NASA on Thursday selected space firms SpaceX, Blue Origin and Dynetics to build lunar landing systems that can carry astronauts to the moon by 2024, the White House’s accelerated deadline under the United States space agency’s moon-to-Mars campaign.
The three companies, which include firms owned by tech billionaires Elon Musk and Jeff Bezos, will share $967m from NASA. Details about how much each company will receive were not immediately known.
Boeing Co, a NASA contractor and one of the companies that bid for this contract, was not selected.
As was not the case with the Apollo programme that put astronauts on the moon 50 years ago, NASA is gearing up for a long-term presence on Earth’s satellite that the agency says will eventually enable humans to reach Mars.
The next manned mission to the moon will require leaps in robotic technologies and a plan for NASA to work with the three companies to design and develop human landing systems.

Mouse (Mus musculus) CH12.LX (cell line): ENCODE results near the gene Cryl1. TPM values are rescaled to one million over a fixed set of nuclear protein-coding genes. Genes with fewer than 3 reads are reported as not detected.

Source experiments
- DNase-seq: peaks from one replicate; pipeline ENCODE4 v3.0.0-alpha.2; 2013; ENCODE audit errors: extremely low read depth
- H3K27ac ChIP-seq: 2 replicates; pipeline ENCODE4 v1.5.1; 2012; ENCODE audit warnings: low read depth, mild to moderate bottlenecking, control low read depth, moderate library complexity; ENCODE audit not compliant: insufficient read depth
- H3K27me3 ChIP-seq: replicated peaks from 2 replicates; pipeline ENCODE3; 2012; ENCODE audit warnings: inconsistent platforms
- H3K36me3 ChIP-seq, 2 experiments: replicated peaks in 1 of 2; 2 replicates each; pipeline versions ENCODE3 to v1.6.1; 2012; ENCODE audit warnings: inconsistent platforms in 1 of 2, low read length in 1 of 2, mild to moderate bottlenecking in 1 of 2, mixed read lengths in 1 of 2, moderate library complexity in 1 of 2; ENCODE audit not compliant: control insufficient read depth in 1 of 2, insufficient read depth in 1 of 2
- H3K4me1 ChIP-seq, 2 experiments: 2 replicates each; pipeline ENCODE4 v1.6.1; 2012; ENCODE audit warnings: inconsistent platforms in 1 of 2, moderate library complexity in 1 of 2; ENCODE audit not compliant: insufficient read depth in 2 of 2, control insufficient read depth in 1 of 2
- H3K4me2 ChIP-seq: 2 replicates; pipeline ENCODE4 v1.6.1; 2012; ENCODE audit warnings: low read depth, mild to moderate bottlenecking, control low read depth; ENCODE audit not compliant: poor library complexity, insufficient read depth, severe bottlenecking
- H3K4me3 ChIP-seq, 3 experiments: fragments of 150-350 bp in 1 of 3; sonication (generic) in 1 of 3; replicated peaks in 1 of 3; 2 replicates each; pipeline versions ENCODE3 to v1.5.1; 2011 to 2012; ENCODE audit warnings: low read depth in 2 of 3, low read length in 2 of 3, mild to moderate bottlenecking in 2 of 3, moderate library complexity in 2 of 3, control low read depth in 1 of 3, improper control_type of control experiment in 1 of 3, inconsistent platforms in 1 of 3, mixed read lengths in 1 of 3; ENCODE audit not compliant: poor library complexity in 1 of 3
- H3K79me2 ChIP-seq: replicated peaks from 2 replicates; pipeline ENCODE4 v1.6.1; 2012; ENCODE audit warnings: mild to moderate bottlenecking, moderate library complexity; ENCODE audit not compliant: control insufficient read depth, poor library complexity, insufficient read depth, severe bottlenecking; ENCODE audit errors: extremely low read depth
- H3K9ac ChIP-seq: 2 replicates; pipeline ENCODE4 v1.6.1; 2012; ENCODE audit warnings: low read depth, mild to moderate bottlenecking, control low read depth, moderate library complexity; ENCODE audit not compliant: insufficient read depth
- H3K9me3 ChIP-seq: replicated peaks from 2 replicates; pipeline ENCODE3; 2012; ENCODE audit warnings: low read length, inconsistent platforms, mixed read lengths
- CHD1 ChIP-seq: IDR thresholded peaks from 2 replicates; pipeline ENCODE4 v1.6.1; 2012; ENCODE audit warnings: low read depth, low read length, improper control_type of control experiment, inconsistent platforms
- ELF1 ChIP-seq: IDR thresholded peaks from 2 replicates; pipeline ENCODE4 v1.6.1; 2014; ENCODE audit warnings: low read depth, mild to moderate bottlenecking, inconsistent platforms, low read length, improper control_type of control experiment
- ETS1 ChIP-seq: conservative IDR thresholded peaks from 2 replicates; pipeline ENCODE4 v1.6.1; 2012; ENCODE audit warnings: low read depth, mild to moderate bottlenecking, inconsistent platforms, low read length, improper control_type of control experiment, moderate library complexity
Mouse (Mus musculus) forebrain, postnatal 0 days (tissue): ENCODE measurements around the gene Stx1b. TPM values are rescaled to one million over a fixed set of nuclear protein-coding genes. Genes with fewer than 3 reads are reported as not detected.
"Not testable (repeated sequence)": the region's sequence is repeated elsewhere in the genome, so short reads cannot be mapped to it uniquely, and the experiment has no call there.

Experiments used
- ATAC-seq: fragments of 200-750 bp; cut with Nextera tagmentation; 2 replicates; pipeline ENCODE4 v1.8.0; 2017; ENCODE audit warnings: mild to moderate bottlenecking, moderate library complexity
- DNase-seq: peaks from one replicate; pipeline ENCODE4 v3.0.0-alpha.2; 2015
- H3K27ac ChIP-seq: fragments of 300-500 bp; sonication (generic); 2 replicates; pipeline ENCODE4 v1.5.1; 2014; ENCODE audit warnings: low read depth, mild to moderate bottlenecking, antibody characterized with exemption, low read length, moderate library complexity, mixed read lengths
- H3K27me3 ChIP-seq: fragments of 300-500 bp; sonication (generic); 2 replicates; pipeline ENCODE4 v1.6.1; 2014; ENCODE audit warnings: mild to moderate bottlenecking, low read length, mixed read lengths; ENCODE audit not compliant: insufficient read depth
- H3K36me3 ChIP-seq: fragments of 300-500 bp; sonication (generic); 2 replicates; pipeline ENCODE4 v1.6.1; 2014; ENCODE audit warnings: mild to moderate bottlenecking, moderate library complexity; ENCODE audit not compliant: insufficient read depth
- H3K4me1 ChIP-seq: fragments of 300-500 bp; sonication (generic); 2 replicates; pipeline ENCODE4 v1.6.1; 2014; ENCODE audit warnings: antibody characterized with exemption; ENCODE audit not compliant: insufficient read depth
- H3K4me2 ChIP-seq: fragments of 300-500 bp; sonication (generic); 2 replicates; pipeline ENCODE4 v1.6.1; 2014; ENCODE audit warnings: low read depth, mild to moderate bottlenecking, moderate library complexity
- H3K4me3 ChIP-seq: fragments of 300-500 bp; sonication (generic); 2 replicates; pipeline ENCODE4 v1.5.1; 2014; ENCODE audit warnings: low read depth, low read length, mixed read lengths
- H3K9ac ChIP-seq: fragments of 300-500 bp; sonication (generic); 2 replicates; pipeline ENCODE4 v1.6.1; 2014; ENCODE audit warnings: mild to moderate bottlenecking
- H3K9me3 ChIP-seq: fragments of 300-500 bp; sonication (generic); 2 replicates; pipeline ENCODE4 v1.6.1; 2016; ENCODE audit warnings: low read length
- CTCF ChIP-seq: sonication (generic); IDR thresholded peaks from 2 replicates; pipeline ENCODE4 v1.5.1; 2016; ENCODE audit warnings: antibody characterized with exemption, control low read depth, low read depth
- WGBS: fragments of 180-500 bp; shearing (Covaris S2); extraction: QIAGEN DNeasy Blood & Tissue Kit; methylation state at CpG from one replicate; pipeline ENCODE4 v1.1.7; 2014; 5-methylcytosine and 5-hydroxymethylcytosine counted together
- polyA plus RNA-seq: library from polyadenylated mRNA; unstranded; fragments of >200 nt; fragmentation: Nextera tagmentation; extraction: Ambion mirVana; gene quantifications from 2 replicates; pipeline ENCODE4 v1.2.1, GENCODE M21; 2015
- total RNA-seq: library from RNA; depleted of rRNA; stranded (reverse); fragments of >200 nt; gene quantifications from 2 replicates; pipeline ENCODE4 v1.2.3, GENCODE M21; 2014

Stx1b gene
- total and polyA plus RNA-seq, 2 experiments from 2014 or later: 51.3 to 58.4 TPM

“We are following through on the president’s space policy directive,” NASA Administrator Jim Bridenstine said, calling the selection “historic”.
Picking three providers allows NASA to have redundancy in case one company falls behind in development, Lisa Watson-Morgan, NASA’s human landing system programme manager, told reporters on Thursday.
Last year, Bezos unveiled Blue Origin’s design for the lunar lander it intends to build as a prime contractor alongside Lockheed Martin, Northrop Grumman and Draper. The Blue Origin lunar lander will be called Blue Moon. It plans to launch its landing system using its own heavy-lift rocket, New Glenn.
Musk’s SpaceX, which is on the cusp of launching its first manned mission for NASA next month, will develop its Starship landing system to send people and up to 100 pounds of cargo to the moon.
Dynetics, a space firm recently acquired by Leidos Holdings Inc, will manage a team of 25 partners to develop its human landing system that a Boeing-Lockheed joint venture will launch on its Vulcan launch system.